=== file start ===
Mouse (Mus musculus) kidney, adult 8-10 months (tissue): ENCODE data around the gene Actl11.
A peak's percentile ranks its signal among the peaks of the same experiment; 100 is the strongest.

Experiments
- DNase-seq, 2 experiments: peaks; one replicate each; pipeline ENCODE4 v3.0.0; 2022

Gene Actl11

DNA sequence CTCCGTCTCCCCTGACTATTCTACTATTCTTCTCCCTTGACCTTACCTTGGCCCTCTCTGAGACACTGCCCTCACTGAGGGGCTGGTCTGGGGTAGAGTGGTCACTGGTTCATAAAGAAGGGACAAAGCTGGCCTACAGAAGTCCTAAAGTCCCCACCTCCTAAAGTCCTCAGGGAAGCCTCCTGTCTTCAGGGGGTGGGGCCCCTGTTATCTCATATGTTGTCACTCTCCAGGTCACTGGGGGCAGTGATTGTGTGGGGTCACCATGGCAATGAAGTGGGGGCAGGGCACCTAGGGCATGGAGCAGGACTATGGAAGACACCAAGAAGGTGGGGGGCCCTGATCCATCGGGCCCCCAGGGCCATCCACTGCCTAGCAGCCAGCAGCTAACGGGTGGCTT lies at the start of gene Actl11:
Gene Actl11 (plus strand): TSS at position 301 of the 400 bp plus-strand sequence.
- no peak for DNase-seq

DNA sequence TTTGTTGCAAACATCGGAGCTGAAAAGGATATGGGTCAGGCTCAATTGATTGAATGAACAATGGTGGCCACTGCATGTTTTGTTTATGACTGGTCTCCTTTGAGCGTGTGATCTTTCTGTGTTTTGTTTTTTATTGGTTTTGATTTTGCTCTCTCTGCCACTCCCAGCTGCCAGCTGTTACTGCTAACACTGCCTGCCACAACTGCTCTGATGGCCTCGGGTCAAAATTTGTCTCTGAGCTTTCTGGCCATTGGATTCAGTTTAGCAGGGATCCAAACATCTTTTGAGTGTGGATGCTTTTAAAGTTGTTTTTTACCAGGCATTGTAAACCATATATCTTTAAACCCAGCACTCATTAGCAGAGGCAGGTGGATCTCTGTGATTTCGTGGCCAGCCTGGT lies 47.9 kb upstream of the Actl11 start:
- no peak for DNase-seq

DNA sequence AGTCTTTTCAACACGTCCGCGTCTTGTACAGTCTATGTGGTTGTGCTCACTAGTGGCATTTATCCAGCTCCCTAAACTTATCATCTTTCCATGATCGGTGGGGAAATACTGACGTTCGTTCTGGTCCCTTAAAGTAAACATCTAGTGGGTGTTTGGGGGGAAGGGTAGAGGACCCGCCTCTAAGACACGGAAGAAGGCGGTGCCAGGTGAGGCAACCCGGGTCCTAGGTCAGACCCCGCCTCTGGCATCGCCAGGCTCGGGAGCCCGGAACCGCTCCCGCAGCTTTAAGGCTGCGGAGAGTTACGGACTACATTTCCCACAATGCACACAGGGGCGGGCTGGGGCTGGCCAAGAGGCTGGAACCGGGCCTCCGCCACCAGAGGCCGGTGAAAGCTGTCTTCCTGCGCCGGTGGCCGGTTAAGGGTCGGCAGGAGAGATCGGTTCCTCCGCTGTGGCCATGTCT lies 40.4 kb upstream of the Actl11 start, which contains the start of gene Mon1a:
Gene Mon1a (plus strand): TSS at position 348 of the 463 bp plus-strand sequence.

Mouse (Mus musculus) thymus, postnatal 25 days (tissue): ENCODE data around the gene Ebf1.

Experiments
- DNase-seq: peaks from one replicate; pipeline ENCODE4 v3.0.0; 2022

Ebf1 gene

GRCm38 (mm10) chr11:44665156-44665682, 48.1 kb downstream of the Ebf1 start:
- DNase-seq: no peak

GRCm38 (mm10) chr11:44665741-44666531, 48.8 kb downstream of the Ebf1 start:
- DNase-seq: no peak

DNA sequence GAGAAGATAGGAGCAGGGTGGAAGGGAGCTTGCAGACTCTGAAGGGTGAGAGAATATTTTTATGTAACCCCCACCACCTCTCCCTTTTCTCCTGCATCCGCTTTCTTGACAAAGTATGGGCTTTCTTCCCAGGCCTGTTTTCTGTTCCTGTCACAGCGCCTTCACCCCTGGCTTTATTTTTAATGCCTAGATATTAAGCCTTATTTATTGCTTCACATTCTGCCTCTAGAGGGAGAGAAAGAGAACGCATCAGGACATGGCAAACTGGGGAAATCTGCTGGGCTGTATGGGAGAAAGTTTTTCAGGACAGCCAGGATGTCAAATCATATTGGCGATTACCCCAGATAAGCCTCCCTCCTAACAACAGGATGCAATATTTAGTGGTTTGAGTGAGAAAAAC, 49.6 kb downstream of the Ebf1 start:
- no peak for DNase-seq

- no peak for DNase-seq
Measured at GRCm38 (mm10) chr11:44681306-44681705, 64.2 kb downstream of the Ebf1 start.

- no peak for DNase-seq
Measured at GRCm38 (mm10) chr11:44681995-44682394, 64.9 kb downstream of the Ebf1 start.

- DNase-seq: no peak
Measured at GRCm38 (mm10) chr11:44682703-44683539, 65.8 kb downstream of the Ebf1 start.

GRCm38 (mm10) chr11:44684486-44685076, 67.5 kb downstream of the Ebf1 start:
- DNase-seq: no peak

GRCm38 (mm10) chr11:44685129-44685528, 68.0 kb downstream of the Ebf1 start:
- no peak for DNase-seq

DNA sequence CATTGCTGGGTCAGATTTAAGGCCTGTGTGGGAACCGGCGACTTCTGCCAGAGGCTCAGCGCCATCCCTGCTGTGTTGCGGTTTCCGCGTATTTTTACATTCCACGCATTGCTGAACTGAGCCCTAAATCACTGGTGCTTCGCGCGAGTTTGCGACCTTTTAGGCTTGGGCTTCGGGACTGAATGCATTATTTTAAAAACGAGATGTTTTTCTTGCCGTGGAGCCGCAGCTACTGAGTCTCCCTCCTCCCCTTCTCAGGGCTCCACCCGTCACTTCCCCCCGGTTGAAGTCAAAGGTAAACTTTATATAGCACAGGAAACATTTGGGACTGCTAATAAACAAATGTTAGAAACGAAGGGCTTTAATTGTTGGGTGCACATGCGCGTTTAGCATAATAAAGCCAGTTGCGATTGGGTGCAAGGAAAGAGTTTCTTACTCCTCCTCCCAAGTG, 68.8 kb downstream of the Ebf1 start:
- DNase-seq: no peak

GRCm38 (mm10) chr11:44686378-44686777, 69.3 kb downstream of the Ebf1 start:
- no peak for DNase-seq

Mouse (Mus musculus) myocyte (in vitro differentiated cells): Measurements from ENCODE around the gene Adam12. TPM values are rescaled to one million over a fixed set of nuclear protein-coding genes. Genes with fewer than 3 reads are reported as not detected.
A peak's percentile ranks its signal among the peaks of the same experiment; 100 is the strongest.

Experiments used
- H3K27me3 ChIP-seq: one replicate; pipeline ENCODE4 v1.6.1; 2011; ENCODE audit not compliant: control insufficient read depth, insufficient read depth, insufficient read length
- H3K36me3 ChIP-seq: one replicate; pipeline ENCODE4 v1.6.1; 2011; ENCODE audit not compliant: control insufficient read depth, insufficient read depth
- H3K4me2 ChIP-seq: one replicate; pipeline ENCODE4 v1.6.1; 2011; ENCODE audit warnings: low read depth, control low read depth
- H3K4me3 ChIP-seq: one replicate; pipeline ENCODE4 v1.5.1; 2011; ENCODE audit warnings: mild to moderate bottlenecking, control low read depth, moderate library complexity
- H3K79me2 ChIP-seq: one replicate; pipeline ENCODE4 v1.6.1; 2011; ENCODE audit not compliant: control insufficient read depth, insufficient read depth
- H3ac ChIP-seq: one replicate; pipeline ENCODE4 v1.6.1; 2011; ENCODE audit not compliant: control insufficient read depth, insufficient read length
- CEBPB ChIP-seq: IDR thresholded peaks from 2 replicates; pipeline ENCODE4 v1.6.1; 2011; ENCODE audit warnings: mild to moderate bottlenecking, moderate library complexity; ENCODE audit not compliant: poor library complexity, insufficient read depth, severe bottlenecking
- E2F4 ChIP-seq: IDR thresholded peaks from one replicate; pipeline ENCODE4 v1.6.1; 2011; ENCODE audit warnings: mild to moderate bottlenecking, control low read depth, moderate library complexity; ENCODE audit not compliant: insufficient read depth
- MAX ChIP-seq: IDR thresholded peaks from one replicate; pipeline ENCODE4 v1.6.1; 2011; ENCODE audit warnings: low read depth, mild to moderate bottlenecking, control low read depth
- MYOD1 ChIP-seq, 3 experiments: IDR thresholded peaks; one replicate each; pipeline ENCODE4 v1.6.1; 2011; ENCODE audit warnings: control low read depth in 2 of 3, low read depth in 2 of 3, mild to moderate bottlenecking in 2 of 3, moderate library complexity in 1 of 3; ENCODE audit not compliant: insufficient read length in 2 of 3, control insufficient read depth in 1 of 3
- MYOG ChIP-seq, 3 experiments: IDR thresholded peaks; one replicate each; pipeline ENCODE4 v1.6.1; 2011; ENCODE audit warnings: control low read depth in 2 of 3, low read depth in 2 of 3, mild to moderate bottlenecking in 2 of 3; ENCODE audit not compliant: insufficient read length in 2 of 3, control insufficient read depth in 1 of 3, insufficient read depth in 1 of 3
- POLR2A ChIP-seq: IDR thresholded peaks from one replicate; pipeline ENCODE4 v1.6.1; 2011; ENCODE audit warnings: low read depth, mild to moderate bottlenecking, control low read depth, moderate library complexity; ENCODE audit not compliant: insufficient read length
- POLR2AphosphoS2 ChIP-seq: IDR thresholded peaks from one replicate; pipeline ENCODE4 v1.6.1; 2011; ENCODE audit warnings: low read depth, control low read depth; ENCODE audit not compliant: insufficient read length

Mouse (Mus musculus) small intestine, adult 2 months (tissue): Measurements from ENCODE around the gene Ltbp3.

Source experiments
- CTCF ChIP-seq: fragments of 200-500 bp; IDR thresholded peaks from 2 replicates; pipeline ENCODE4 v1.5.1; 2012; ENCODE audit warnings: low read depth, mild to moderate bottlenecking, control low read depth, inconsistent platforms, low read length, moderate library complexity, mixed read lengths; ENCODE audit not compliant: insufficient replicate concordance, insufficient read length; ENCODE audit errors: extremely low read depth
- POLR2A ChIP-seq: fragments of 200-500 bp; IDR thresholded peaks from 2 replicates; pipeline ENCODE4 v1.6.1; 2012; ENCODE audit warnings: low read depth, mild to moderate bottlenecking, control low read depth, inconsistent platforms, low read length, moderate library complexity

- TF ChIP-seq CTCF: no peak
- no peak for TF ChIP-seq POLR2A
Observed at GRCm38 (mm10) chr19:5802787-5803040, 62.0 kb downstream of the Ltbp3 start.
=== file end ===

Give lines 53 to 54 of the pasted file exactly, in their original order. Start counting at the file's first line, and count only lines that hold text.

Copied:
Mouse (Mus musculus) small intestine, adult 2 months (tissue): Measurements from ENCODE around the gene Ltbp3.

Source experiments